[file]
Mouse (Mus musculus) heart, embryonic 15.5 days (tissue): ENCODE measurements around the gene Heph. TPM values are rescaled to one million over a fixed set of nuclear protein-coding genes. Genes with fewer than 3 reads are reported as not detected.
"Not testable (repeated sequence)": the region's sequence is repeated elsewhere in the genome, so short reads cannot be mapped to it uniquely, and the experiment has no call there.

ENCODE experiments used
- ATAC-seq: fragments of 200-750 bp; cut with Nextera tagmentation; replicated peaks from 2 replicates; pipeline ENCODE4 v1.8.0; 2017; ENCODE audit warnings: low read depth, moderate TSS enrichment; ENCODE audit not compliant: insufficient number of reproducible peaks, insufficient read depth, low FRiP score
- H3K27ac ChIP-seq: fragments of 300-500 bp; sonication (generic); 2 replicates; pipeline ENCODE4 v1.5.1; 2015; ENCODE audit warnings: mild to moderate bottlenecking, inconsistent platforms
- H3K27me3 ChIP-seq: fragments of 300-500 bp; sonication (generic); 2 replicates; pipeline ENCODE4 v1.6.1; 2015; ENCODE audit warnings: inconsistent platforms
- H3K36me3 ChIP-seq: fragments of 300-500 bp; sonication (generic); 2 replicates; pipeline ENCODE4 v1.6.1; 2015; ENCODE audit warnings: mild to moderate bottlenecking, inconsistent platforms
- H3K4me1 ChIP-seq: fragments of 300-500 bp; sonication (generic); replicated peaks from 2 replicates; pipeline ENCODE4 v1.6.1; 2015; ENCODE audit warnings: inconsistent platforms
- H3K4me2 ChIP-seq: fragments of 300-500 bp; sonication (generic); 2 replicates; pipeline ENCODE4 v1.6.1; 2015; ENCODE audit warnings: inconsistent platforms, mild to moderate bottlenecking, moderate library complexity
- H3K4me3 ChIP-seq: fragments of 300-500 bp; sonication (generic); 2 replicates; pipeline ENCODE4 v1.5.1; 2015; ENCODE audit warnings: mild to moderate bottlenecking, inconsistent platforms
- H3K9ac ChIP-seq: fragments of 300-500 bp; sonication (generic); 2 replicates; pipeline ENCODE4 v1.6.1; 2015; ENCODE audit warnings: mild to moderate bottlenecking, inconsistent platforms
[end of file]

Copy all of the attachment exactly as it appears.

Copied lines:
Mouse (Mus musculus) heart, embryonic 15.5 days (tissue): ENCODE measurements around the gene Heph. TPM values are rescaled to one million over a fixed set of nuclear protein-coding genes. Genes with fewer than 3 reads are reported as not detected.
"Not testable (repeated sequence)": the region's sequence is repeated elsewhere in the genome, so short reads cannot be mapped to it uniquely, and the experiment has no call there.

ENCODE experiments used
- ATAC-seq: fragments of 200-750 bp; cut with Nextera tagmentation; replicated peaks from 2 replicates; pipeline ENCODE4 v1.8.0; 2017; ENCODE audit warnings: low read depth, moderate TSS enrichment; ENCODE audit not compliant: insufficient number of reproducible peaks, insufficient read depth, low FRiP score
- H3K27ac ChIP-seq: fragments of 300-500 bp; sonication (generic); 2 replicates; pipeline ENCODE4 v1.5.1; 2015; ENCODE audit warnings: mild to moderate bottlenecking, inconsistent platforms
- H3K27me3 ChIP-seq: fragments of 300-500 bp; sonication (generic); 2 replicates; pipeline ENCODE4 v1.6.1; 2015; ENCODE audit warnings: inconsistent platforms
- H3K36me3 ChIP-seq: fragments of 300-500 bp; sonication (generic); 2 replicates; pipeline ENCODE4 v1.6.1; 2015; ENCODE audit warnings: mild to moderate bottlenecking, inconsistent platforms
- H3K4me1 ChIP-seq: fragments of 300-500 bp; sonication (generic); replicated peaks from 2 replicates; pipeline ENCODE4 v1.6.1; 2015; ENCODE audit warnings: inconsistent platforms
- H3K4me2 ChIP-seq: fragments of 300-500 bp; sonication (generic); 2 replicates; pipeline ENCODE4 v1.6.1; 2015; ENCODE audit warnings: inconsistent platforms, mild to moderate bottlenecking, moderate library complexity
- H3K4me3 ChIP-seq: fragments of 300-500 bp; sonication (generic); 2 replicates; pipeline ENCODE4 v1.5.1; 2015; ENCODE audit warnings: mild to moderate bottlenecking, inconsistent platforms
- H3K9ac ChIP-seq: fragments of 300-500 bp; sonication (generic); 2 replicates; pipeline ENCODE4 v1.6.1; 2015; ENCODE audit warnings: mild to moderate bottlenecking, inconsistent platforms